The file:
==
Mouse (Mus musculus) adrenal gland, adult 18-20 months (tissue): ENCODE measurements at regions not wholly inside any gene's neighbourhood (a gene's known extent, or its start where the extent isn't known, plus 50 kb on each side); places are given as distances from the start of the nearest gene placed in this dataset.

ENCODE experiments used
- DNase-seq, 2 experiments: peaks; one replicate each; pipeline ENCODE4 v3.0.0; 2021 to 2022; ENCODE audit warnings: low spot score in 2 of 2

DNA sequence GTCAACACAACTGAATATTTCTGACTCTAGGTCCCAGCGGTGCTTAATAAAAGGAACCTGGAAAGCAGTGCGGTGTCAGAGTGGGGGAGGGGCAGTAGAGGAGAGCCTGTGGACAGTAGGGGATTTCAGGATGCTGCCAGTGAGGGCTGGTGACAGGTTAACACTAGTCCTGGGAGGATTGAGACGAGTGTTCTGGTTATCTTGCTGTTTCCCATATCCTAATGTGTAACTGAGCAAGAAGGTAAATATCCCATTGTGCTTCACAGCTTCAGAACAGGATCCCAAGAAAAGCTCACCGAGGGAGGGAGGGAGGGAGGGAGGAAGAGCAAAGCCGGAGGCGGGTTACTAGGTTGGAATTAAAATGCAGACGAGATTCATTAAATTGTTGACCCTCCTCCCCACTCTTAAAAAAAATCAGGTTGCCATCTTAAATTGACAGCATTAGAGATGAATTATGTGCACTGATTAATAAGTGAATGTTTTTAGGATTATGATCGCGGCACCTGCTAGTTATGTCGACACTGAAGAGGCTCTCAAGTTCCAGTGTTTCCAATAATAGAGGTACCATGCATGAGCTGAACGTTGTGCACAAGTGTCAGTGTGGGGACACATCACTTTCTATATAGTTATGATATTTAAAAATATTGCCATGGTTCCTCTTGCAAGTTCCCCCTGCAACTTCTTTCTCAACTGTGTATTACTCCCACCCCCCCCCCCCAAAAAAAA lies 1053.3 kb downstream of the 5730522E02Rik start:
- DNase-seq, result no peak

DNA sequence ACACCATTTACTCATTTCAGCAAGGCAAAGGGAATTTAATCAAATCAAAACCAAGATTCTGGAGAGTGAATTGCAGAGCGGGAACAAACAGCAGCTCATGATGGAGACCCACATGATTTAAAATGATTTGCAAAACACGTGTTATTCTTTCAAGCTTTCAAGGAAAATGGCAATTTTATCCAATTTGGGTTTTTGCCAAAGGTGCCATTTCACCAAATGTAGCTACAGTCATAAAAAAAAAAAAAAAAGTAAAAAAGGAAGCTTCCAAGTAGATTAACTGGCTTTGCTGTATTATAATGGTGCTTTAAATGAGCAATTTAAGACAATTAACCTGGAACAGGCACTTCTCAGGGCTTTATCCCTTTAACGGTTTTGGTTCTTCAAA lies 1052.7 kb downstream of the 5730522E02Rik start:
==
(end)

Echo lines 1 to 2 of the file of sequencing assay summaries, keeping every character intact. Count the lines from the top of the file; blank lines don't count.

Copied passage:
Mouse (Mus musculus) adrenal gland, adult 18-20 months (tissue): ENCODE measurements at regions not wholly inside any gene's neighbourhood (a gene's known extent, or its start where the extent isn't known, plus 50 kb on each side); places are given as distances from the start of the nearest gene placed in this dataset.

ENCODE experiments used